When I began - "Sir, do please Hear me,'" the burly Officer-stepped near- me and silenced me by baton beats and a good hard upward punch on my chin. That was my first encounter with the Police as an accused. Never before that experience did i Know that cops were cruel creatures. Much less did I believe that literate Officers could be so hard and horribly harsh.
On reflective rumination I came to the conclusion that because of their continual association with anti-social elements and illiterate Policemen who generally spring from cultureless class, literate Officers also become hard headed and haughty. So much so, that, in the detection of crime and interrogation of those rightly or wrongly accused of it, they usually employ bullying batons and brutal brusqueness. All their successes, are more attributable to their above blunt behavior rather than brainy brilliance which they very much lack.
Instances of the Police Department being censured by the Judiciary especially for their uncivil behavior towards the public aren’t infrequent. The recent condemnation of the Police by one of popular High Court Judges was the sharpest ever made and it not only evoked public indignation but also made the Police to make a mock run to the Supreme Court without success. This and the fresh case of some popular Doctors of Delhi who were cruelly man-handled by the Police in Musoori is still green in the memory of the public.
The statement of the Policeman who arrested me and that of the chowkidar was recorded and the house of the Barrister was ordered to be sealed, Just then, another Officer came and took charge from the former who was on night duty. My fears rose high, for I felt that he would also warm up his palms by hammering me. Lord God graciously answered my prayers and this Officer treated me with due sympathy. At my request, he informed my friend in Colaba over the phone about my arrest and on my behalf asked him to come to get me out.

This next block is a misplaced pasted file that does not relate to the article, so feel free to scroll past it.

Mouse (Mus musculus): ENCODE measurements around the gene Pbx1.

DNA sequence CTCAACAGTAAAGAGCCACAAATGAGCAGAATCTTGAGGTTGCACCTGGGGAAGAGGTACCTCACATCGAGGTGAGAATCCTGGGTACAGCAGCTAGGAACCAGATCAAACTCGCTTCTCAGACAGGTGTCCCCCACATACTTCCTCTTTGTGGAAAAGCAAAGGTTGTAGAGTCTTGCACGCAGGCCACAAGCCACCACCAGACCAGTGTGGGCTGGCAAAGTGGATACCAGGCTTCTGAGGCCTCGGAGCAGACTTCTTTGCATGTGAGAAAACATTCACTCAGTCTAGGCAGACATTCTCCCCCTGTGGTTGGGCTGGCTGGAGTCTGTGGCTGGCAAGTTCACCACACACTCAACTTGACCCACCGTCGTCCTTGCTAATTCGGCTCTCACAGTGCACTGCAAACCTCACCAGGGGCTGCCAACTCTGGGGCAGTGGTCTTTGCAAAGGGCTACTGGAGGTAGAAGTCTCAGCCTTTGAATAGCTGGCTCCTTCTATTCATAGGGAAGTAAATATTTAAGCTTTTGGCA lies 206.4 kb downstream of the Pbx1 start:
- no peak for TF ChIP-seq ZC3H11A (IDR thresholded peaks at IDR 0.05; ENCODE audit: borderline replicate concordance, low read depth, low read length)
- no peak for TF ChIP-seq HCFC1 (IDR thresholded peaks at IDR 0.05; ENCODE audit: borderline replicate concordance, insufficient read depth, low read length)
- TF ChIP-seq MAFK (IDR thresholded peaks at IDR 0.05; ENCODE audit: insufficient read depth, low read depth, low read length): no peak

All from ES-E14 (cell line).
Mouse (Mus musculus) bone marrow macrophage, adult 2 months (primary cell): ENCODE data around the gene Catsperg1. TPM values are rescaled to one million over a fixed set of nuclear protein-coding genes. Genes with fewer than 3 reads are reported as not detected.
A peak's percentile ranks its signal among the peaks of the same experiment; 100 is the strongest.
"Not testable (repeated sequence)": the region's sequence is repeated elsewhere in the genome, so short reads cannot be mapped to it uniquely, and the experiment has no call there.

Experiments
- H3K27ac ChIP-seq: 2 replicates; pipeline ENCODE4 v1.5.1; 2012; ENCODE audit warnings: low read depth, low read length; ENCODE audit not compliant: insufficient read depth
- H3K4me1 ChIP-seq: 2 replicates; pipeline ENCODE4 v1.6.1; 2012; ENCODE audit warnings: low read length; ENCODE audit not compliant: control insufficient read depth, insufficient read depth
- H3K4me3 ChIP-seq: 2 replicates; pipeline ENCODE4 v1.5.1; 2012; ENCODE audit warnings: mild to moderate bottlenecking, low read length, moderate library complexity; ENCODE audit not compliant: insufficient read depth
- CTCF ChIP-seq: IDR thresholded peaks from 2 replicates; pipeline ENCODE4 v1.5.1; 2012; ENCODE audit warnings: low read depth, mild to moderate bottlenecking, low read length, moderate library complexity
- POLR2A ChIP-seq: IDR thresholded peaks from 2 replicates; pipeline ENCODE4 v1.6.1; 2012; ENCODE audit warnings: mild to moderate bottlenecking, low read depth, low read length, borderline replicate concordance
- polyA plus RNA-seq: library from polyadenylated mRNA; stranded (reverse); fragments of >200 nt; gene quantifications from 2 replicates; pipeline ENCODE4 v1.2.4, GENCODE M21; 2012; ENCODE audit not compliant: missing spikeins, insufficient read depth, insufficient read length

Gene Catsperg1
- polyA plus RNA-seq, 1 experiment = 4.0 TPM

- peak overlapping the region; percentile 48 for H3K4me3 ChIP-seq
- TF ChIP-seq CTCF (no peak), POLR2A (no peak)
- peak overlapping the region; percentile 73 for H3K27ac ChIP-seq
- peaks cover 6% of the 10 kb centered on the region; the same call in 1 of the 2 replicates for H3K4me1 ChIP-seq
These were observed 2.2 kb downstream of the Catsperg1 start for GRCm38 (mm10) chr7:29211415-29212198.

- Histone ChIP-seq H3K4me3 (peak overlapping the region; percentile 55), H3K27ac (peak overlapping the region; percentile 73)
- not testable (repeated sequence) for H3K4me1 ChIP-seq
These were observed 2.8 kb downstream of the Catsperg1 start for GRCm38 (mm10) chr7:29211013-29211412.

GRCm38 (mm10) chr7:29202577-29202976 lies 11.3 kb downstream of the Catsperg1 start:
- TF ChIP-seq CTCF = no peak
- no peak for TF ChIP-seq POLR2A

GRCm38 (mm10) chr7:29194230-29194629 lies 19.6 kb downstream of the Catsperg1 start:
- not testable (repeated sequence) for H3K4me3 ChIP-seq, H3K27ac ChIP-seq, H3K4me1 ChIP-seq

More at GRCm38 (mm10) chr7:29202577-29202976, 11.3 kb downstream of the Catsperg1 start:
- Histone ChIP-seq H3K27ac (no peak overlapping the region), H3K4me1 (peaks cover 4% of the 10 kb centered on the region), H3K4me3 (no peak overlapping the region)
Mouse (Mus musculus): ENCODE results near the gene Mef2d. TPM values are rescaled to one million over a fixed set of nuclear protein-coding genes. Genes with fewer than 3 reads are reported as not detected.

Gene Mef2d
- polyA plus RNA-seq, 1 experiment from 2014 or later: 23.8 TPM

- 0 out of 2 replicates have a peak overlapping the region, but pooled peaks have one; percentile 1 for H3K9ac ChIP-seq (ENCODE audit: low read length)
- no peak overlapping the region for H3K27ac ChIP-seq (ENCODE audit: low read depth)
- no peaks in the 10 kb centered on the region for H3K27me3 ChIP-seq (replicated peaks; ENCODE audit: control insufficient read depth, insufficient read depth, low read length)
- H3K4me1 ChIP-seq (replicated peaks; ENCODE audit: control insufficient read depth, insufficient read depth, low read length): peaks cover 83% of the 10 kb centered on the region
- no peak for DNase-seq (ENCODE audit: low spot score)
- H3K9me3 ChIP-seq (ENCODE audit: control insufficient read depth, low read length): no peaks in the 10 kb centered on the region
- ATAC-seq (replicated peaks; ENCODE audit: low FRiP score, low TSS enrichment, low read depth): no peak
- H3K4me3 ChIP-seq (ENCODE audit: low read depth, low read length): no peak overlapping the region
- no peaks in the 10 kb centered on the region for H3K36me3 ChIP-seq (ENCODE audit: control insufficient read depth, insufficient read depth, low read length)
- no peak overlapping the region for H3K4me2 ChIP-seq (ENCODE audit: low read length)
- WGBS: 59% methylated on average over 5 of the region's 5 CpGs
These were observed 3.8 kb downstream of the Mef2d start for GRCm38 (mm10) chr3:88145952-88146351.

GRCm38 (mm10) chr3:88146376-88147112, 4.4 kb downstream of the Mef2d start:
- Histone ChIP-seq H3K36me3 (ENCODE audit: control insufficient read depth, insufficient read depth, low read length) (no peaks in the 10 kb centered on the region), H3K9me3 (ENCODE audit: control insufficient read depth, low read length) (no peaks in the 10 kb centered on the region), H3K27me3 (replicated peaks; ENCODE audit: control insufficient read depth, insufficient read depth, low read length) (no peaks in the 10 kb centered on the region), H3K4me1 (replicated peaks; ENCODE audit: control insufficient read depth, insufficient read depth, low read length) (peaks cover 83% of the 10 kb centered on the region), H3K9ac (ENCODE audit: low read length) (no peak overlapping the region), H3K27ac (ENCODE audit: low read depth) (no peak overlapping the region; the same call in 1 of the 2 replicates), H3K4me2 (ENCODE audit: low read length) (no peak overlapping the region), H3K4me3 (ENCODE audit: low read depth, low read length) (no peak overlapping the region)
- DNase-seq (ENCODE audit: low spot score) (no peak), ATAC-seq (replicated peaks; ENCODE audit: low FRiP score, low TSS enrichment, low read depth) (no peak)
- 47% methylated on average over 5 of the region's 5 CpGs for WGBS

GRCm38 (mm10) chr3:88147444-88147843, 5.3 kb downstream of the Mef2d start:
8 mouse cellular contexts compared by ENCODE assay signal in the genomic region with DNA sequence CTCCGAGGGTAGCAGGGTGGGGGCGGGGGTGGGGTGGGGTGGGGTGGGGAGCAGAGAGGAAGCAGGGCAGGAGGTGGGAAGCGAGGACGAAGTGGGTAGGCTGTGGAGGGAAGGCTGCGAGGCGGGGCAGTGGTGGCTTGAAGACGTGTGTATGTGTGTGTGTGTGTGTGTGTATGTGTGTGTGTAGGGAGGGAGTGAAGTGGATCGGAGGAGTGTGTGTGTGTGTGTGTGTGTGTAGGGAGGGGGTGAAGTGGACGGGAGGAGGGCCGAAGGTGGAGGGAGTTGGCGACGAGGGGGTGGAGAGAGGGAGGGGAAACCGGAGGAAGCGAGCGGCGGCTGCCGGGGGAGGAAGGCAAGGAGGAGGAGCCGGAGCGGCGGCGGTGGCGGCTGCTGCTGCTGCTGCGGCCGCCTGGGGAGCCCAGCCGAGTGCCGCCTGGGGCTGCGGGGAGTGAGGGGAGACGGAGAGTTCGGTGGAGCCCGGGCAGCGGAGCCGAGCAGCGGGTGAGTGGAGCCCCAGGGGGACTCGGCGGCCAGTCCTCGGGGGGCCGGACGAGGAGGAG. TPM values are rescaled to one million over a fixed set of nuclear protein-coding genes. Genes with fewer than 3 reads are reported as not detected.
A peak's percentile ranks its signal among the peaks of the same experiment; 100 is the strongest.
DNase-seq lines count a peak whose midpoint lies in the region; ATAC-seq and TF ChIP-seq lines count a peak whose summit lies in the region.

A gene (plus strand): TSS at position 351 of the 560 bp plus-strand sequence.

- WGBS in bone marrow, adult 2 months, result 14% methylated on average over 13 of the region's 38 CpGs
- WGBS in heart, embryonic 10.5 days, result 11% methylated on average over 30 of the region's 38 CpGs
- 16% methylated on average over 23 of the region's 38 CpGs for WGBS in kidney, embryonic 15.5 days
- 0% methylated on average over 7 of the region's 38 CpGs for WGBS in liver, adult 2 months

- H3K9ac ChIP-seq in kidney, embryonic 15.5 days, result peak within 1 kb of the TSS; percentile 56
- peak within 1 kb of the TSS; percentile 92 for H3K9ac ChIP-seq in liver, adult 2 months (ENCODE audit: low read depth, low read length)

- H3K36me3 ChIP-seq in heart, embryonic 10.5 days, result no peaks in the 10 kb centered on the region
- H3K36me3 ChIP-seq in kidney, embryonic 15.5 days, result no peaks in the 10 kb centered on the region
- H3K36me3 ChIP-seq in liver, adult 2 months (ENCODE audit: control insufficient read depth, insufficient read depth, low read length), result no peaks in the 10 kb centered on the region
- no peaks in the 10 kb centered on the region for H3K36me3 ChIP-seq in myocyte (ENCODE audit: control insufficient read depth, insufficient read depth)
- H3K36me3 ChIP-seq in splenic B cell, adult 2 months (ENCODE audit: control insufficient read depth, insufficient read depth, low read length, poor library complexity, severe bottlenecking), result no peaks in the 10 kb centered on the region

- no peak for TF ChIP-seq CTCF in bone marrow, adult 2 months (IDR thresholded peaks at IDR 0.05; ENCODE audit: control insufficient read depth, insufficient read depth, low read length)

My friend--a businessman-came within an hour and told the officer all about me and my many years old friendship with my host and him. With the Police I was sent to the quarters of the Police Officer during whose duty hours I was arrested. When my friend informed him also, all about me and my very good relations with the host and many other dignitaries of the City, the Officer turned trifle tremulous and indirectly apologized for handling me roughly. Later, he came to the Police Station and let me out on bail, provisionally, on cash security pending the arrival of my host from Lonavla.
On the following day, we went to the V. T. station to meet my host who was to come by the Deccan Queen that morning. He did not turn up. Perhaps, we thought, they might have motored to Bombay. That turned true and on the way somewhere near his home my host got down to meet someone. Others when they reached home found the door locked and the chowkidar absent. The lock, as told before, was sealed by the Police. But this did not strike them and thinking that it was me who had done all that sticking of adhesive tapes and waxing on the lock, and not knowing when exactly I would come back, broke open the Police sealed lock.
After some time, I reached the bungalow with my friend and my host also came in. Everything was narrated to him. He went to the Police Station, made a statement and got back the bunch of keys.
The chatty chowkidar cajoled me and that's how this episode of arrest came to all end.
Rough handling, howsoever undesirable, may be necessary for tackling the thick-skinned criminals. It may be resorted to with discrimination as a cloak for the occasion. But when it comes to the major society, the Police should resolve to treat them all gently and with sympathetic love. To achieve this end, the Government should educate the existing lower ranks in Civil Conduct and through suitable incentives induce well-educated hands to join the organization. Only through these measures can the most dreaded Police Department win back public love and confidence and also raise itself to the laudable standards of the British Police who are well-known for their high degree of TALENT, TACT, TENDERNESS, THOUGHTFULNESS & TAINTLESSNESS.